Bagheera, the black panther, befriends Mowgli because both he and Mowgli have parallel childhood experiences; as Bagheera often mentions, he was "raised in the King's cages at Oodeypore" from a cub, and thus knows the ways of man. Baloo the bear, teacher of wolves, has the thankless task of educating Mowgli in "The Law of the Jungle".
Shere Khan continues to regard Mowgli as fair game, but eventually Mowgli finds a weapon he can use against the tiger – fire. After driving off Shere Khan, Mowgli goes to a human village where he is adopted by Messua and her husband, whose own son Nathoo was also taken by a tiger. It is uncertain if Mowgli is actually the returned Nathoo, although it is stated in "Tiger! Tiger!" that the tiger who carried off Messua's son was similar to the one that attacked Mowgli's parents. Messua would like to believe that her son has returned, however, she herself realises that this is unlikely.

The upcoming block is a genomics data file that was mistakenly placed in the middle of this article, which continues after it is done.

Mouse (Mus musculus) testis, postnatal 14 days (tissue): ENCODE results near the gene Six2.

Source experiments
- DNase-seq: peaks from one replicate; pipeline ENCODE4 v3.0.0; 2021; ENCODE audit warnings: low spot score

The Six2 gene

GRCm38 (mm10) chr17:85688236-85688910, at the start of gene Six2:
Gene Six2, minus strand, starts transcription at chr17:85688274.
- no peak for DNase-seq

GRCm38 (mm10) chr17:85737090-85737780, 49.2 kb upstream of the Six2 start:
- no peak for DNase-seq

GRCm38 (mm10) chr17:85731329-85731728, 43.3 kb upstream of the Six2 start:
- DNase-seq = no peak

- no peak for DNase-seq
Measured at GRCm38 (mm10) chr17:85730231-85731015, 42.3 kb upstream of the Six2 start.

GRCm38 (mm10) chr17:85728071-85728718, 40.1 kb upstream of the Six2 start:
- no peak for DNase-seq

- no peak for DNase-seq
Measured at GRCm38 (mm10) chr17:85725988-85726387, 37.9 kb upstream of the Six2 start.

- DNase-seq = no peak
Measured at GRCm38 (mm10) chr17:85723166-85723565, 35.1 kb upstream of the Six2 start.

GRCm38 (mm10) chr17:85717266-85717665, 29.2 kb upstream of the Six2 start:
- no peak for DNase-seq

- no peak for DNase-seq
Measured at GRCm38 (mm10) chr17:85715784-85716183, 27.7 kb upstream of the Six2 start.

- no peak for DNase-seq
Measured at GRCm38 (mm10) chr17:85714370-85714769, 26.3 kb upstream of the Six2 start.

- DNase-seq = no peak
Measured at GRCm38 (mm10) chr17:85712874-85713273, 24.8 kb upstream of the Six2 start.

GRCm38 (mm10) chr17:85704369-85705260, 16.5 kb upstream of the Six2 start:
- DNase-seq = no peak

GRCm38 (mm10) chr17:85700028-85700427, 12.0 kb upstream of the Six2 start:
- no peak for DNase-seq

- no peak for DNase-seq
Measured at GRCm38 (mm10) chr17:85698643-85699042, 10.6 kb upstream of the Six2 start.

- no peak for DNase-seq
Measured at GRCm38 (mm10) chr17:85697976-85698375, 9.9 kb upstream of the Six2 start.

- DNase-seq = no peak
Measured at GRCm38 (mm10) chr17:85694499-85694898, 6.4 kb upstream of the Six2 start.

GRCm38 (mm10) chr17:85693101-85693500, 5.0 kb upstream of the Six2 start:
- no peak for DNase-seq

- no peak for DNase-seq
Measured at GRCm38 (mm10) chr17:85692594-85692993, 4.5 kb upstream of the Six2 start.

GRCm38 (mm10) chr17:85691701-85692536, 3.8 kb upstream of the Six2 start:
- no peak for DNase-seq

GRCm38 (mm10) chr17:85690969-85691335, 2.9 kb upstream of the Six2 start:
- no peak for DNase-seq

While herding buffalo for the village, Mowgli learns that the tiger is still planning to kill him, so with the aid of two wolves, he traps Shere Khan in a ravine where the buffalo trample him. The tiger dies and Mowgli sets to skin him. After being cast out of the village after being accused of witchcraft, Mowgli returns to the jungle with Shere Khan's hide and reunites with his wolf family.